This page has links to websites, pre​sentations, blogs, a bookshelf—and anything else that caught our interest

SCIENCE WRITING has lots of interesting posts, and thoughtful, perceptive comments. She blogs about life in research, sometimes about women in research—a good variety of topics.

Christie Wilcox has moved to Discover Magazine, and is still writing a good blog. She covers a lot of ground—cool new research, as well as taking Discover to task for their silly coverage of sharks this summer.

An article about why there aren’t more women in the hard sciences.

An interesting blog about health care, social media, and other things by KevinMD

Colin Purrington put together an excellent site on scientific posters, with detailed instructions on how to make a good one.


Methodspace is devoted to method sharing and discussions about research methods. 

Research Gate: Social media for scientists Similar to Research Gate

Speakerdeck: Share your scientific presentations

Slideshare: Share your presentations


This site is a presentation about different funding sources, for young investigators or anyone looking to diversify their funding stream.


This article from Singularity Hub describes recent attempts to force the issue of open access to journals. 

C3 Book Recommendations

Sticks and Stones: Defeating the Culture of Bullying and Rediscovering the Power of Character and EmpathyEmily Bazelon presents data from research on bullying—cyber and regular old in-person bullying—to discuss what works and what doesn’t to prevent it.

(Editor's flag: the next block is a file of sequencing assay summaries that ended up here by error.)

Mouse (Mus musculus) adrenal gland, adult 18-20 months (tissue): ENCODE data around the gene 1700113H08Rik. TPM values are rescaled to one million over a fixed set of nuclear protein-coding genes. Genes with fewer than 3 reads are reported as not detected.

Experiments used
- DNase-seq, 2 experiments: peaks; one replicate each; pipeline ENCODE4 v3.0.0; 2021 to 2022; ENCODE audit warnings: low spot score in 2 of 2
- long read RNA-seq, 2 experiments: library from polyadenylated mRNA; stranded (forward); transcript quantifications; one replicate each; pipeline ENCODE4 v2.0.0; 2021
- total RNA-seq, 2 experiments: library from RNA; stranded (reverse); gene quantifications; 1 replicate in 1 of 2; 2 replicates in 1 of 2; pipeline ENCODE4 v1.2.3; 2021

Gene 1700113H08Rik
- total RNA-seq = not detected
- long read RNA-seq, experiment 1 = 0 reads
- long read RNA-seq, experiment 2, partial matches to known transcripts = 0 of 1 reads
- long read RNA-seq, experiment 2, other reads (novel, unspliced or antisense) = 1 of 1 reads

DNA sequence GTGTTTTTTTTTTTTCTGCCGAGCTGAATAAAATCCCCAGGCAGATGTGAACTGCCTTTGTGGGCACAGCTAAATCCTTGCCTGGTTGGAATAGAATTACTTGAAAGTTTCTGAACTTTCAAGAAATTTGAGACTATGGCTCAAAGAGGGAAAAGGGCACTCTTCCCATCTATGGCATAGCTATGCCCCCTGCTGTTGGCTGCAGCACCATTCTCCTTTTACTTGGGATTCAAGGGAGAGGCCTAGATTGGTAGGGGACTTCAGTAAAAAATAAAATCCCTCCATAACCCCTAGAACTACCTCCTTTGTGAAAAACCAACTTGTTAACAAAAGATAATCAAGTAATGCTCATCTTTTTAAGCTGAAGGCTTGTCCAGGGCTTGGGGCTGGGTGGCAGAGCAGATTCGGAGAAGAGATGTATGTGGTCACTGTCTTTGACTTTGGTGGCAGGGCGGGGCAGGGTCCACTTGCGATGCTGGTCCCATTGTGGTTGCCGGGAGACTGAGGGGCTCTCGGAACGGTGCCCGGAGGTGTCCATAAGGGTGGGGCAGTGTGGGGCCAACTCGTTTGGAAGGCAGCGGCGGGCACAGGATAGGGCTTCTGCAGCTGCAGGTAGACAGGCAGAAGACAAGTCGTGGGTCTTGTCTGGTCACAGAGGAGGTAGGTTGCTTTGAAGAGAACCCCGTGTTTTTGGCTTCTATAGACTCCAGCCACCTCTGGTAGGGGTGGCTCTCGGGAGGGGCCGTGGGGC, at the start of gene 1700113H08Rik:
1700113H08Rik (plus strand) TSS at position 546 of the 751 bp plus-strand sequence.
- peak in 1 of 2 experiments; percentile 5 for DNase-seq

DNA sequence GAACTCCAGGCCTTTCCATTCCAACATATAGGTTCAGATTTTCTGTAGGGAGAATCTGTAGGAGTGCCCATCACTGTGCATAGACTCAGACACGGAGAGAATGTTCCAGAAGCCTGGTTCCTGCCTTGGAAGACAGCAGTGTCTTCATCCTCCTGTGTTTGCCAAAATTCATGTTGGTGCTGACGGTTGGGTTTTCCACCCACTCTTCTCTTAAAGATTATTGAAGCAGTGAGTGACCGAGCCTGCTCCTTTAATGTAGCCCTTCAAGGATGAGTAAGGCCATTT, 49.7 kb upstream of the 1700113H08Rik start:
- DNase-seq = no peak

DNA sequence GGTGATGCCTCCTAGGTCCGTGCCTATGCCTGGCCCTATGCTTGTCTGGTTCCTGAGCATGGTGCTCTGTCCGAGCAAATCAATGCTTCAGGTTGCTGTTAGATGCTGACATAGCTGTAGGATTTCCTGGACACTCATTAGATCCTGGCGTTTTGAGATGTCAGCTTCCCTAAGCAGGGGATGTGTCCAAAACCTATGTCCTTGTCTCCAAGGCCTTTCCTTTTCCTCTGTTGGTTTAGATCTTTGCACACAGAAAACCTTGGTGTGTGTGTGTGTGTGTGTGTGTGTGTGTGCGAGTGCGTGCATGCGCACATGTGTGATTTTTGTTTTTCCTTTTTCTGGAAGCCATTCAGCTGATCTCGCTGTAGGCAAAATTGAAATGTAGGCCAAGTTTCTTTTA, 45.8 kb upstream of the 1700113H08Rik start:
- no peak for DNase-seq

Reinventing Discovery: The New Era of Networked Science by Michael Nielsen. This book is fascinating; it explores how the Internet is changing scientific collaboration and makes a case that the web can facilitate collective reasoning to solve problems better and faster, if people are willing to make data open and available (with suggestions about how to do that without sacrificing career advancement).

Escape from the Ivory Tower: A Guide to Making Your Science Matter by Nancy Baron. Standard fare about the importance of communication in science, but well written and well thought out.

Dark Banquet: Blood and the Curious Lives of Blood Feeding Creatures by Bill Schutt. A fast and absorbing read. Schutt describes the life history and evolutionary mechanisms driving animals that feed primarily on blood. The book is well written and extremely well researched; Schutt’s own work focuses  on vampire bats. One of the best natural history reads we have come across.

Sign up for our newsletter:



phone (509) 951-1118